A new research has pointed out that men with a variant form of the immune receptor gene 'Toll Like Receptor 7 (TLR7)' carry an enhanced risk of developing the autoimmune disease systemic lupus.
Validating the Lupus Research Institute's (LRI's) "Human Lupus Biology" initiative to translate mouse findings to human disease, Betty Tsao of the University of California Los Angeles has established that alterations in the TLR7 gene promote lupus.
This is an extremely important scientific and medical advance," said Mark Shlomchik of Yale University.
"Before this work, it was known that Toll like receptors 7 and 9 were important in mouse models of lupus, but there was no good evidence for this in people. We only had some evidence that other genes that may work with TLRs were linked to lupus.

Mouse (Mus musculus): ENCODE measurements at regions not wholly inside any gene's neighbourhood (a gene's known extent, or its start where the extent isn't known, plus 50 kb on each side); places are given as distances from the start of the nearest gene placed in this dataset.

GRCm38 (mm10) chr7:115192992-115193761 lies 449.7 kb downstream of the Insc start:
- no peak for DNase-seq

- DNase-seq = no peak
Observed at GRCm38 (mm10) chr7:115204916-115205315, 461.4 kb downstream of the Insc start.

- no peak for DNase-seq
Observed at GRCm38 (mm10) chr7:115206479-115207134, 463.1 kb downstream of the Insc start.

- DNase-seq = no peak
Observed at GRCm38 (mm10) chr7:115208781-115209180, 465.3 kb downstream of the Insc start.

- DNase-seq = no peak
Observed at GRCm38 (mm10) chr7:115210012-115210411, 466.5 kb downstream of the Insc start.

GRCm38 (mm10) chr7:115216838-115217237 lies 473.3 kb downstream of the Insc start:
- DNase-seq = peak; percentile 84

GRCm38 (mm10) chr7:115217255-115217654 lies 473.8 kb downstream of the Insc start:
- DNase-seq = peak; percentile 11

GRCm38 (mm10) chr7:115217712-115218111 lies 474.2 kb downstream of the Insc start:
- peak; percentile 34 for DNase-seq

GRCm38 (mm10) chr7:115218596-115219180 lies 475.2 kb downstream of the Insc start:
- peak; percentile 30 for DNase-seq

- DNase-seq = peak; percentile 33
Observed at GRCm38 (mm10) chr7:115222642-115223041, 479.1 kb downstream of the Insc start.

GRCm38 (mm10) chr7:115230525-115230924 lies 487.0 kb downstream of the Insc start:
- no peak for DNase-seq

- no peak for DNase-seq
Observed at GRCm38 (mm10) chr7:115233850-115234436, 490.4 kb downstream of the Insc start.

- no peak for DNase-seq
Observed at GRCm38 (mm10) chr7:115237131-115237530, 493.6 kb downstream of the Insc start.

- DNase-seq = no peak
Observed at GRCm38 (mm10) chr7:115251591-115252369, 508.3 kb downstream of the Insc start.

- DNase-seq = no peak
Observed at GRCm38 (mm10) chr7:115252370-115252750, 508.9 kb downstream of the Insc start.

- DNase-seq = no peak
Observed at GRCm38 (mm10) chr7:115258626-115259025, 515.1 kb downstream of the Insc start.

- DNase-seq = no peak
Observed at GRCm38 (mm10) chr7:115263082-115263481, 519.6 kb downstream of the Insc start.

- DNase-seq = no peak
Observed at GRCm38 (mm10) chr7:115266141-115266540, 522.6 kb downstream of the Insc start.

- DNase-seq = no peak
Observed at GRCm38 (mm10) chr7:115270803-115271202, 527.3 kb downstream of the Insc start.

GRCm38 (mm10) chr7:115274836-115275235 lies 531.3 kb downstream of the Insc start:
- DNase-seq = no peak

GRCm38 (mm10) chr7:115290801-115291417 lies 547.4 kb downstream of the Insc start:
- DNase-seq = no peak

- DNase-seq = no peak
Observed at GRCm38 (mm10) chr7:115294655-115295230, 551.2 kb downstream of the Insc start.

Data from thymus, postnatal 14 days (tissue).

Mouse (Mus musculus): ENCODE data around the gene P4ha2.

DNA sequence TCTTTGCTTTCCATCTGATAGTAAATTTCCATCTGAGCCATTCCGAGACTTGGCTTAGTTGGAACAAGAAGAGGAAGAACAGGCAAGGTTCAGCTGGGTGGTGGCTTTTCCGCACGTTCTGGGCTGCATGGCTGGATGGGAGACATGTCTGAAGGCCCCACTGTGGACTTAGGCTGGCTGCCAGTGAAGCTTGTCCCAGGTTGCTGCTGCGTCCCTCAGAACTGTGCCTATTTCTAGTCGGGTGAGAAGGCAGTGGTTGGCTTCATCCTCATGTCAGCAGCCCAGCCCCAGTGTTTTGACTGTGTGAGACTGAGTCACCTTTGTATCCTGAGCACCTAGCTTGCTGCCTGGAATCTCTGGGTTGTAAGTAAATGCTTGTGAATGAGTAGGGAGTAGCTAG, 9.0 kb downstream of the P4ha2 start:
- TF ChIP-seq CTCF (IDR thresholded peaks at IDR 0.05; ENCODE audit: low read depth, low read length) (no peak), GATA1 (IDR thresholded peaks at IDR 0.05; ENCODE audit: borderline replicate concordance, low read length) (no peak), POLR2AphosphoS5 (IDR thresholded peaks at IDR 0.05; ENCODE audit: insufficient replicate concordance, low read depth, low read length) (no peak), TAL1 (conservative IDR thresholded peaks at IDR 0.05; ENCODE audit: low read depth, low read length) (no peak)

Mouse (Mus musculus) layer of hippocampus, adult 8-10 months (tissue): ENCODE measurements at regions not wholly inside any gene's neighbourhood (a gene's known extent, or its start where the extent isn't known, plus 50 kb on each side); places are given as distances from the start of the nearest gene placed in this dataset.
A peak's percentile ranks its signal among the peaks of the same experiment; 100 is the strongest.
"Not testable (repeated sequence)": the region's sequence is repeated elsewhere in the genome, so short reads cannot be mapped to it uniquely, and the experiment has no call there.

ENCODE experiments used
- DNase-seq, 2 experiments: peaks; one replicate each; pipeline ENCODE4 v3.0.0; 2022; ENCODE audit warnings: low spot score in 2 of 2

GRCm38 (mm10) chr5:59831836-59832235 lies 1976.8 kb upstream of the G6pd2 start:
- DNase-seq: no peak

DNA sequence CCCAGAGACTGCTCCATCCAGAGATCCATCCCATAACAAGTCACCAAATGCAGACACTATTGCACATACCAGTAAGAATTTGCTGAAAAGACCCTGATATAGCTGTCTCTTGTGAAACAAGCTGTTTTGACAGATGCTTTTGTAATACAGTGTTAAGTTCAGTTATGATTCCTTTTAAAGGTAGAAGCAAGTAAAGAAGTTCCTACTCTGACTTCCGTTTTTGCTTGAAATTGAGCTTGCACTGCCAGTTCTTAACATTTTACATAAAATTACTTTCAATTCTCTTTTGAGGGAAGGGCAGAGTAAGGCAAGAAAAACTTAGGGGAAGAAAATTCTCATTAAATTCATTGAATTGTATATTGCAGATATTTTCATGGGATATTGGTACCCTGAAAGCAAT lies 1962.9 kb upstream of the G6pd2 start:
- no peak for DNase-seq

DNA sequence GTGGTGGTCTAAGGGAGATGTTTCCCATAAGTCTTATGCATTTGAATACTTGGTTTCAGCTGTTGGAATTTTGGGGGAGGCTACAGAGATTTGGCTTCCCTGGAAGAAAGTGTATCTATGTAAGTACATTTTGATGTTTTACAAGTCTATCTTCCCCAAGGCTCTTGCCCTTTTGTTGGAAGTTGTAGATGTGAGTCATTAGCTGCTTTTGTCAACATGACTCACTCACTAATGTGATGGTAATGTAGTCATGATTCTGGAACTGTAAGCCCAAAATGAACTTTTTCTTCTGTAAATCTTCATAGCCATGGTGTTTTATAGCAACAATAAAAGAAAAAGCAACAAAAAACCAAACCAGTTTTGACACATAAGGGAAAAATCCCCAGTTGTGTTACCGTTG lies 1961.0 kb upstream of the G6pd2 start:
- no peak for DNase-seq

"Dr. Tsao's finding that an overactive TLR7 is associated with lupus risk directly implicates the TLR7 gene itself in lupus," Shlomchik said.
Dr. Tsao's discovery that the lupus link to TLR7 is stronger in males supports the idea that there are different genetic pathways to lupus between males and females.
Only 10 percent of people with lupus are male, but the disease tends to be particularly severe in this population.
In her novel study, Tsao and colleagues noted that men with an extra X (female) chromosome have a higher risk for lupus, and predicted that genes located on the X chromosome would be critical in male lupus.
After genotyping DNA of blood samples from over 4,000 people with lupus from East Asia, the team discovered a variant form of the TLR7 gene associated with lupus.
The link was stronger in men of Chinese and Japanese ethnicity-89 percent of men with lupus had the risk allele, compared with only 77 percent of healthy male subjects.
"Now that we know the sex-specific genetic contributions to lupus, we can proceed to find more targeted therapies than currently exist," said Tsao.
The findings appeared the journal Proceedings of the National Academy of Sciences (PNAS).